leftChecked = True
            else:
                node = None
0

Little Optimization of answer by @Emadpres

def in_order_search(node):
    stack = Stack()
    current = node

    while True:
        while current is not None:
            stack.push(current)
            current = current.l_child

        if stack.size() == 0:
            break

        current = stack.pop()
        print(current.data)
        current = current.r_child
0

This may be helpful (Java implementation)

public void inorderDisplay(Node root) {
    Node current = root;
    LinkedList<Node> stack = new LinkedList<>();
    while (true) {
        if (current != null) {
            stack.push(current);
            current = current.left;
        } else if (!stack.isEmpty()) {
            current = stack.poll();
            System.out.print(current.data + " ");
            current = current.right;
        } else {
            break;
        }
    }
}
0

Simple iterative inorder traversal without recursion

'''iterative inorder traversal, O(n) time & O(n) space '''

class Node:
    def __init__(self, value, left = None, right = None):
        self.value = value
        self.left = left
        self.right = right

def inorder_iter(root):

    stack = [root]
    current = root

    while len(stack) > 0:
        if current:
            while current.left:
                stack.append(current.left)
                current = current.left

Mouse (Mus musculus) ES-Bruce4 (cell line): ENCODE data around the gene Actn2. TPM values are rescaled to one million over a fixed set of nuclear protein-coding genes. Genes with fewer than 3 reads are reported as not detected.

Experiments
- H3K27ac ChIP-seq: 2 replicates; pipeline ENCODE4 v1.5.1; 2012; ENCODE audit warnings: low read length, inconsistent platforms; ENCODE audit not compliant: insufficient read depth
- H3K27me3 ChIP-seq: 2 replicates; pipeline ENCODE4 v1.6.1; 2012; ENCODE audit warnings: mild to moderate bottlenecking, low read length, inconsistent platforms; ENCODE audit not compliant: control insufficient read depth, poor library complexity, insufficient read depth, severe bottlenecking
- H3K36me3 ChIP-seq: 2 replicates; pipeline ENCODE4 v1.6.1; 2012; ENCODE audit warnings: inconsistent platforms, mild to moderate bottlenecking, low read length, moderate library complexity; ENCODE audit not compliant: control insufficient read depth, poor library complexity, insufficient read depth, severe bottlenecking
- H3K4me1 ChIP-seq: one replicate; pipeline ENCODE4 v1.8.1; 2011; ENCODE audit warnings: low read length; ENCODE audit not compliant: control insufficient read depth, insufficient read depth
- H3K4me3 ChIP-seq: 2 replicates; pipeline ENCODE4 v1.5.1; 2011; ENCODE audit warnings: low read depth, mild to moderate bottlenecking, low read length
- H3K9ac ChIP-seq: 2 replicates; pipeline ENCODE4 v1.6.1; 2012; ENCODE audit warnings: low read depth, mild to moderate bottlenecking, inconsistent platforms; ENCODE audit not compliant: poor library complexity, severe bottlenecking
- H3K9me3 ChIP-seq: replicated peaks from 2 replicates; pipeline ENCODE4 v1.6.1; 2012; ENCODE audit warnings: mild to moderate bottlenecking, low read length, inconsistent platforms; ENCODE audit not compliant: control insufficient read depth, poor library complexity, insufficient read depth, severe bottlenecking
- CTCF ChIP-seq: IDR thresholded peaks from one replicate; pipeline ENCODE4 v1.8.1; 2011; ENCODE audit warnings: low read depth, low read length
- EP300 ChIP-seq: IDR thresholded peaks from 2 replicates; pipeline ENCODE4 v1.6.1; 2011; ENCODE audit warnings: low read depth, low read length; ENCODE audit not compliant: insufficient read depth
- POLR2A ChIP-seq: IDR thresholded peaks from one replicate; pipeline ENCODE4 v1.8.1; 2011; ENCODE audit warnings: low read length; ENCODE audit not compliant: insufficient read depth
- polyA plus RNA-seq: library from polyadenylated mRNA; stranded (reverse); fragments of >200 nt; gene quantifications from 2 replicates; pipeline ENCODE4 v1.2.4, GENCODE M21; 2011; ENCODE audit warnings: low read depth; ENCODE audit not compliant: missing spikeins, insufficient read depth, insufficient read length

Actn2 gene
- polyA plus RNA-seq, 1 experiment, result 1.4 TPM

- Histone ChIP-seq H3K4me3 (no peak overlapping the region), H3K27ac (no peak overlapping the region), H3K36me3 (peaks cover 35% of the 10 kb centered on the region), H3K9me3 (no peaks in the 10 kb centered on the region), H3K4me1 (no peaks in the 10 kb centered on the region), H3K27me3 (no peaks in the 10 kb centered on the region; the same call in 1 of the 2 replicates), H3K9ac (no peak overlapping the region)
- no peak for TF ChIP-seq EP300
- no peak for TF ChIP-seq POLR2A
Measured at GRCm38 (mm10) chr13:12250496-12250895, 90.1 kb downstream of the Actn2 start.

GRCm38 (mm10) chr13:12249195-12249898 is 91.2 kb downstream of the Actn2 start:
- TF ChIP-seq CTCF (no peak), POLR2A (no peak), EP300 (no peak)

popped_node = stack.pop()
        current = None
        if popped_node:
            print popped_node.value
            current = popped_node.right
            stack.append(current)

a = Node('a')
b = Node('b')
c = Node('c')
d = Node('d')

b.right = d
a.left = b
a.right = c

inorder_iter(a)
0
class Tree:

    def __init__(self, value):
        self.left = None
        self.right = None
        self.value = value

    def insert(self,root,node):
        if root is None:
            root = node
        else:
            if root.value < node.value:
                if root.right is None:
                    root.right = node
                else:
                    self.insert(root.right, node)
            else:
                if root.left is None:
                    root.left = node
                else:
                    self.insert(root.left, node)       

    def inorder(self,tree):
        if tree.left != None:
            self.inorder(tree.left)
        print "value:",tree.value

        if tree.right !=None:
            self.inorder(tree.right)

    def inorderwithoutRecursion(self,tree):
        holdRoot=tree
        temp=holdRoot
        stack=[]
        while temp!=None:
            if temp.left!=None:
                stack.append(temp)